The new Holden Trax.
The new Holden Trax.

Road test: New Holden Trax first in sub-small segment

JUGGERNAUTS don't come much bigger than sports utility vehicles.

Sales in Australia have grown seven-fold since 2005 and SUVs are leaving showrooms at a rate 10% higher than the total market which is tracking 4% above last year.

Now, get set for a new breed of SUV small in stature yet big on value and appeal that will further strengthen the dominance of the high-riding wagons.

Holden is the first to launch in what will become the compact SUV genre. Trax will reach showrooms mid-September, ahead of other newcomers including the Nissan Juke, Renault Captur, Ford EcoSport and Peugeot 2008.

The Korean-made Trax comes Down Under following strong success in Europe (wearing the Opel Mokka badge) and North America (under the Buick Encore and Chevrolet Trax monikers).

Holden has equipped its sub-small SUV with strong technological features at a price which demands attention.

Comfort

Broad appeal sets a solid foundation for the Trax.

Its high-riding position makes entry and exit simple, which will be appreciated by older owners or those loading kids in the back.

Despite its compact dimensions the Trax is surprisingly big inside. Excellent head, leg and knee room delivers four adults comfort.

Interior styling is close to the Barina, with hard plastics across the door-tops, while the driver has a combination of digital (speedo, fuel gauge, trip computer) and analogue (tacho) instruments.

Base model LS is basic in cloth trim yet is inoffensive, but the LTZ with its leather trim is a refined step up. Both specs have a modern 17.7cm touch-screen.

Holden has improved the technology across its entire range and we think this is the most attractive execution with tablet-like ease of use. Highlighting its tech-focus, there is no CD player.

On the road

Using the same platform as Barina and the 1.8-litre petrol engine used in the Cruze, the Trax is pitched at a metro market.

Yet it boasts quiet on-road smarts with limited tyre or travel noise at 100kmh sitting comfortably between 2500-3000rpm.

Those who want rapid-fire acceleration might find the four-potter underwhelming, although around town it's more than capable and does the job efficiently in either automatic or manual guise.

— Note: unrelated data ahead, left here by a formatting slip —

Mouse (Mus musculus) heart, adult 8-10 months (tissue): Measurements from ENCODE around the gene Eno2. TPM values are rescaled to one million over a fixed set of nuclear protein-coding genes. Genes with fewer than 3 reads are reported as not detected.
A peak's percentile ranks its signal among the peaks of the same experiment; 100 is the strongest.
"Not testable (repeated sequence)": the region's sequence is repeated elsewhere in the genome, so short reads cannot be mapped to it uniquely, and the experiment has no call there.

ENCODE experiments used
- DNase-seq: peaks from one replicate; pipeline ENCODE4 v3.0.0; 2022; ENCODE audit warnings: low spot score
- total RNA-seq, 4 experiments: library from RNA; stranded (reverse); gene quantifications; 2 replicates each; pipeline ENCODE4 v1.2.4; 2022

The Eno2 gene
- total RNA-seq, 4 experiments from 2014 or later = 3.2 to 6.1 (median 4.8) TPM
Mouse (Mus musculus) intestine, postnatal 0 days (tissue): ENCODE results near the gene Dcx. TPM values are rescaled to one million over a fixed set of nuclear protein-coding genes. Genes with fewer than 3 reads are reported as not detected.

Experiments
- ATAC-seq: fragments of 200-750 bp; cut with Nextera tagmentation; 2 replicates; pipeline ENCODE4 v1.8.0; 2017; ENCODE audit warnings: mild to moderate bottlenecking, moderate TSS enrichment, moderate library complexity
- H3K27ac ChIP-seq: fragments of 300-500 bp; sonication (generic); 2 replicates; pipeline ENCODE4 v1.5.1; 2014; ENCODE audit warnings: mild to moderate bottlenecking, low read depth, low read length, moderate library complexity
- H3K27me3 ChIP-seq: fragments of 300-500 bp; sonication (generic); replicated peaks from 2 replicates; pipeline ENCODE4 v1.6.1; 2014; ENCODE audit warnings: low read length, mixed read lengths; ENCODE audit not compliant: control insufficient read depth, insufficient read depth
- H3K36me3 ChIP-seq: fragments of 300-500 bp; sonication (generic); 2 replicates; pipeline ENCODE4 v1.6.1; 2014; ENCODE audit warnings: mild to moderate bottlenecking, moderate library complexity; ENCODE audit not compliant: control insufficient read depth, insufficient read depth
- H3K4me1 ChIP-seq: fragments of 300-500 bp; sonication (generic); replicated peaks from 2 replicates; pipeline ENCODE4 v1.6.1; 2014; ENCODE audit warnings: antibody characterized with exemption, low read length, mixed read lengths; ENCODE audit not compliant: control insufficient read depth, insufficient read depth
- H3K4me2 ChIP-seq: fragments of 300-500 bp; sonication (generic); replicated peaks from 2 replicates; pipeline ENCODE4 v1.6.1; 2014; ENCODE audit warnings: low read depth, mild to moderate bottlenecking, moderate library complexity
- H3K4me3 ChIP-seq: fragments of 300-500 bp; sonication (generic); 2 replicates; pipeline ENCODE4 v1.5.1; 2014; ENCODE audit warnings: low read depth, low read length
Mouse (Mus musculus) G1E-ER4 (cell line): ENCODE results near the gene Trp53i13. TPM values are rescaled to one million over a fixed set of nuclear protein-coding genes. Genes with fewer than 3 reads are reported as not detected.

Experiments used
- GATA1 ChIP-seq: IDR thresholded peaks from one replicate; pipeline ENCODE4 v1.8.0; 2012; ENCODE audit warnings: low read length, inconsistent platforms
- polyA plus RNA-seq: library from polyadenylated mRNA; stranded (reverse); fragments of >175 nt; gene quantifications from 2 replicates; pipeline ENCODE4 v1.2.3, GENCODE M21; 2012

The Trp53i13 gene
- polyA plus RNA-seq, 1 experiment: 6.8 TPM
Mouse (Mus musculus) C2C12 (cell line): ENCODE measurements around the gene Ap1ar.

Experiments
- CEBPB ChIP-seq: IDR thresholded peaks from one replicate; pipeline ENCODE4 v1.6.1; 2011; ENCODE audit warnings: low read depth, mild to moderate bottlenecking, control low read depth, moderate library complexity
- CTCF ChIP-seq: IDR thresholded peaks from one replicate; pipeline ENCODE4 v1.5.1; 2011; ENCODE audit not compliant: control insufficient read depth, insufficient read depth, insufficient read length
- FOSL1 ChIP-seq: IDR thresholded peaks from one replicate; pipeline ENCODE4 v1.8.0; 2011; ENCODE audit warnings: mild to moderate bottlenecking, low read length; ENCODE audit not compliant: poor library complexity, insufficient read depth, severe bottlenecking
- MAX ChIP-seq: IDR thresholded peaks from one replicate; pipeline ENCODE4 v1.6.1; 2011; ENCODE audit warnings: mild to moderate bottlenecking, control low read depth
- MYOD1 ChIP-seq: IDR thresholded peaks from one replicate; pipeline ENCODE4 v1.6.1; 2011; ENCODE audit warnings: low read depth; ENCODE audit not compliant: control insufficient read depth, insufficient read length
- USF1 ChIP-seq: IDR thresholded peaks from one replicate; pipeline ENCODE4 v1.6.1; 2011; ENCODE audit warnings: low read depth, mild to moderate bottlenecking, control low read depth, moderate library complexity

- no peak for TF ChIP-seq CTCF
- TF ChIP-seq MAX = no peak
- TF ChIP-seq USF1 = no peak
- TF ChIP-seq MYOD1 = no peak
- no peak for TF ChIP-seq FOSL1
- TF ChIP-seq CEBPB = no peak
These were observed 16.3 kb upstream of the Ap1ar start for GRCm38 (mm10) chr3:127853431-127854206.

Steering feel is direct and reasonably well weighted.

What do you get?

Standard equipment includes a 17.7cm touch-screen with MyLink

embedded apps that can also play movies and photo slideshows, rear view camera, 16-inch alloys, rear parking sensors, six airbags, Siri hands-free support to things like your calendar and to-do list on your phone, Bluetooth phone and audio streaming, USB and Aux ports, cruise control, along with five-star safety.

You get leather trim in the LTZ, along with bigger 18-inch alloys, heated front seats and fog lamps.

Tech-savvy fans will love the apps which can stream near limitless genres of music and digital radio.

A new addition is BringGo, a "low-cost" sat nav system. The full system costs about $65 to download the app to your phone, and then runs through the touch-screen system using the downloaded maps and doesn't require constant data downloads.

A full-size spare is a no-cost option, but you do have to go without the CD player.

For those who want some more external bling, there are some cool track stripes for the bonnet and roof available for $390.

A tow bar with 1200kg capacity is among the accessories.

Running costs

Both the auto and manual should achieve fuel usage of less than eight litres for every 100km.

Servicing costs are capped for the first four trips back to the dealer, and shouldn't be too expensive after that point. Insurance should also be reasonable.

Holden also has one of the best dealership spreads available in the country, so support is never far away if you get into trouble.

Practicality

Hydration is never an issue in the Trax with four cup/bottle holders in the centre console, along with two more in the fold down arm rest in the rear. Each door can also hold a bottle.

Storage spaces are good, with a dual glove box and another bin with a lid on the dash, while there are some interesting nooks either side of the touch-screen that can house a phone along with a space in front of the shifter.

One cool feature is the three-pronged power socket in the back to power your laptop, phone charger or DVD player.

The rear pews also fold flat, once you flip up the seat bases, which provides a useful load space.

Funky factor

From the back the Trax can look a little gawky, yet from the front and other angles it has a muscular and chiseled stance.

What matters most

The good stuff: Cool apps and tablet-like stereo system, interior space for four adults, 240-volt plug.

What we'd like to see: Less interior plastics, centre armrest or console, CD player for older buyers.

Warranty and servicing: Three-year/ 150,000km warranty. Capped price servicing for first four services of $185, schedule is every nine months or 15,000km.

VITAL STATISTICS

Model: Holden Trax.

Details: Five-door front-wheel drive compact sports utility vehicle.

Engine: 1.8-litre four-cylinder petrol generating maximum power of 103kW @ 6300rpm and peak torque of 175Nm @ 3800rpm.

Transmission: Five-speed manual or six-speed automatic.

Consumption: 7.0 litres/100km (combined average, manual); 7.6L/100m (auto).

CO2: 164g/km (manual); 179g/km (auto).

Bottom line: LS (manual) $23,490, LS (automatic) $25,690, LTZ (auto only) $27,990.



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